That is the thing see; all a bereaved parent can do in the beginning is survive. Get through the minutes, hours, days, weeks, months. Then the months become years and sometimes you realise that you are still only surviving. The raw pain isn’t daily anymore, but every so often is bites you hard on the bum. An anniversary, the month of June, a memory, an advert, a song, something in the news, having to buy other little girl’s presents, going to the supermarket, baby mail through the door you asked to stop– the smallest of triggers can put you right back there at the beginning. The hurting doesn’t stop. There is always something to catch you unawares.
The ‘Foreverness’ is something I struggle with often.
I sometimes find myself in shock again, unable to believe I actually have a child who died. That instead of planning birthday parties and fulfilling all the hopes and dreams we had for her, we buried her. Our baby. Even as I write this now I realise there are no words that can really convey the enormity of losing a child. It is something that is impossible to fully comprehend or understand unless you are a fellow bereaved parent.
I think the biggest thing to remember from the outside looking in is that a bereaved parent never stops being a bereaved parent.
They do not just mourn the loss of life, but the loss of everything they dreamed. We mourn all Anabelle’s birthday’s she never got the chance to have, her absence at Christmas, mother’s day, father’s day. We mourn each should’ve been stage; her first step, first word, first day at school that was taken away from us. We mourn the ballet lessons we dreamed of but cannot take her to, we mourn her wedding that will never be. When a baby or child dies there is this massive gulf of future ripped to shreds. A bereaved parent does not just mourn a death, but an entire life.
So often people see fit to judge other’s grief, as something they should be over by now. But the truth is a bereaved parent is never going to get over their dead child, and to expect them too is crass and insensitive.
Annabelle’s death has had a ripple effect on our entire lives. It profoundly affects decisions and reactions on an almost daily basis; namely and predominantly how we are raising our son.
Alexander was born 16 months after Anabelle. Needless to say his pregnancy, although planned, was terrifying and the utter relief when he was born alive was immense. Another long induction and labour which ended with an emergency c-section this time and our first words to eachother on hearing him cry in theatre was ‘he is alive’ and bursting into tears.
Our precious boy had lived and come home, but now a whole new set of fears started. He survived pregnancy, which is more than his sister did, but each day I still fear he will die. Death colours our lives in all its forms. Now I know many parents have this anxiety, it isn’t exclusive to being a bereaved parent but it is a very real and magnified fear for us. It isn’t something ‘I cannot imagine’ like most parents will tell you, because I can. I can imagine the coffin and funeral and burial. I can imagine because I know that pain so well.
I need to make the point that our lives are not all morose as it may be coming across; not at all. The cliché ‘time heals’ has some element of truth. The loss does not diminish over time but the engulfing pain of the beginning has begun to subside to the background, we live alongside it now. We’ve learnt ‘how’ to live with it there; so easily bought to the surface but time has made it different. Different but not better.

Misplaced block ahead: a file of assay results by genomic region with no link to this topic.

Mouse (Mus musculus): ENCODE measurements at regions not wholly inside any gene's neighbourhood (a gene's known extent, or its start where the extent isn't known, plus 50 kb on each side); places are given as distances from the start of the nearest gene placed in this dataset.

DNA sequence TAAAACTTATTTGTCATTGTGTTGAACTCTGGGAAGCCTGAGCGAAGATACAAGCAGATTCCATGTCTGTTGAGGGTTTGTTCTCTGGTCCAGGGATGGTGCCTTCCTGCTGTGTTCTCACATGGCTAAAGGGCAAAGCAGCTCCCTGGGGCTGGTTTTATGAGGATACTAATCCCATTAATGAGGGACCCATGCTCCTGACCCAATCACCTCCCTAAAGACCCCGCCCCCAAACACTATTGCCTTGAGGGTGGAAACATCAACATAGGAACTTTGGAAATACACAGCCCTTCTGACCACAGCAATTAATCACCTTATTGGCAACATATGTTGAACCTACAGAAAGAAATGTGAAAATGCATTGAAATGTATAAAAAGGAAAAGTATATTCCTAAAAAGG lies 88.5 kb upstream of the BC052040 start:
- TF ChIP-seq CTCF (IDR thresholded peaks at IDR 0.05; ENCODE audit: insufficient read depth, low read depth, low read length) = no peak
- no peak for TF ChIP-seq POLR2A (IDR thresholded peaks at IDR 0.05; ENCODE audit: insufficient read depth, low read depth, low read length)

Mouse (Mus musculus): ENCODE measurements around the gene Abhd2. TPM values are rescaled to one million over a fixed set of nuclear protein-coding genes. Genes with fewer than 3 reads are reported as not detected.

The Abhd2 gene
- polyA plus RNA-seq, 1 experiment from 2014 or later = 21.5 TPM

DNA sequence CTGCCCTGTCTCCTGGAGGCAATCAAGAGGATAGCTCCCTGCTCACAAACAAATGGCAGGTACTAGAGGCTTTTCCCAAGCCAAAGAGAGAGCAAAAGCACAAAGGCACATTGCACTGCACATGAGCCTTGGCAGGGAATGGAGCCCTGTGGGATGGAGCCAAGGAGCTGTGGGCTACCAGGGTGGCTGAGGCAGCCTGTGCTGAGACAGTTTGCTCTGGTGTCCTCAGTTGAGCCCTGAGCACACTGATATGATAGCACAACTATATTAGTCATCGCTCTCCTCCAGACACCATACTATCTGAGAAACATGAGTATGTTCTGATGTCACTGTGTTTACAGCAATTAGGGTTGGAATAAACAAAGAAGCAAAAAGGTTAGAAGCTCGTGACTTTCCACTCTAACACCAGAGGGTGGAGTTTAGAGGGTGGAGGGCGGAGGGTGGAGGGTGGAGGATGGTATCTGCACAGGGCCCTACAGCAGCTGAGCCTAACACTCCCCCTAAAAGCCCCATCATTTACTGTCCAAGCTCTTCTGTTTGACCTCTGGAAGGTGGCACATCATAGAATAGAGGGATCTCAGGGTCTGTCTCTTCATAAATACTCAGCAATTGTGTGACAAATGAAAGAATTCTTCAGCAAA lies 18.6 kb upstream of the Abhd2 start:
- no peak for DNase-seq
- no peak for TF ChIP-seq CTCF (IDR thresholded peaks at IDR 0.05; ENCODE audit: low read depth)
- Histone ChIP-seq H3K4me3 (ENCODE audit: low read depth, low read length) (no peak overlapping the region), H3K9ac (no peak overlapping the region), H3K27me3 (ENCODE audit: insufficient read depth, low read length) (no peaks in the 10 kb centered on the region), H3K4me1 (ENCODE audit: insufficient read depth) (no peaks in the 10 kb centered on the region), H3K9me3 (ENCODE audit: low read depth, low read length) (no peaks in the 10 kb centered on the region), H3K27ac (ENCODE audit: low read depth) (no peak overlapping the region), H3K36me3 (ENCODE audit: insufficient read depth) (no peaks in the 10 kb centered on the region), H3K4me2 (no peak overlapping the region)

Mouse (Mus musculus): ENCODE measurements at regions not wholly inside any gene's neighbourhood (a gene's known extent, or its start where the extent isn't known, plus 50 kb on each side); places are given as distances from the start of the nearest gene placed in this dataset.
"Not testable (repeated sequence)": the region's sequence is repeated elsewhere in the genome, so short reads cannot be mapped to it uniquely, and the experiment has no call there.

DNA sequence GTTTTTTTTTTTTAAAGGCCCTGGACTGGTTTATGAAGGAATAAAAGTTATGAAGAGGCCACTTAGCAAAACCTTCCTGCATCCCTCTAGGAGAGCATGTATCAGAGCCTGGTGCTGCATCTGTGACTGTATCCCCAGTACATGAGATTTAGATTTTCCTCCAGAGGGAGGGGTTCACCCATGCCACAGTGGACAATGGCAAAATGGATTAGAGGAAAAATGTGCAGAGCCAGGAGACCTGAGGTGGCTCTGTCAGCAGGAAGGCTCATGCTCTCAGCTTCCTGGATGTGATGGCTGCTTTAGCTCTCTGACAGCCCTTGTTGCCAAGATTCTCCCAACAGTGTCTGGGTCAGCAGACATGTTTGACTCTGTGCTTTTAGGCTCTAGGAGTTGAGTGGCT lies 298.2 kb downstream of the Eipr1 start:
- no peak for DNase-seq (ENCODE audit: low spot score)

There is happy now. There is still sad too. Now we have two conflicting experiences going on; amazing joy for our little boy and broken despair for our girl. These almost parallel lives collide often because they are so delicately intertwined. We are still grieving parents, but we are also new parents again too. There are many fragile moments because in all our happy there is pain.
It makes for raising him complicated. We are acutely aware that we need to get this balancing act right. Alexander needs to know he is loved because of who he is, not because of who his sister is. It must be so hard growing up as the subsequent child after loss. I know I need to make him feel secure and loved and appropriately introduce him to his sister. How do I begin to appropriately broach what death means and how it has affected our family? There is so much potential for me to mess him up.
I don’t bereavement to be what defines our parenthood indefinitely. There is more to us now than that, but Anabelle’s death influences everything. The ripple affect reaches far and wide. We enjoy Alexander all the more because of her, she taught us so much about what really matters about being parents. We are utterly in love with him, we gush we goo, we make the effort not to waste a moment because we know it could’ve all been so different, still could all be so different. There is an element of me that wants to wrap him up in cotton wool. I’m an over protective parent now, in the long run that may not be good for Alexander, but the sickening fear another of my children may die dominates my thoughts. I do often wonder if I’ll ‘calm down’ with more time or if this is part of the new forever normal as well.
I guess that point I’m making is that Alexander has not stopped us being bereaved. It is foul to suggest a new baby makes the loss better, it doesn’t. It adds colour and hope back into your life, it allows for happier times, but Anabelle continues to be our child too, still loved, still missed, still everything to us. She is very much a part of this family even in her absence and her brother misses out on a ‘normal’ sibling relationship. Instead he will ‘know’ her through far more cemetery visits than a child should ever go to.
So what is the point of telling you all this? Why did I want to blog?
Because raising awareness is so important to me. I’ve never been a brush it under the carpet kind of girl. Next month my daughter turns two, I can scarcely believe it had been that long, when in so many other ways it feels like it happened only yesterday. The passage of time is warped now.
I hope my jumbled up thoughts have helped you to understand a little of what being a bereaved parents is; in a nutshell, it is daily and forever. Do you know a bereaved parent? Reach out to them. Acknowledge their child; if you met their child share a memory of them, if you didn’t ask what their child was like. You’ve no idea how precious it will be to them to have their child mentioned by name.
But overall, be patient with us. We’re so often feeling fragile.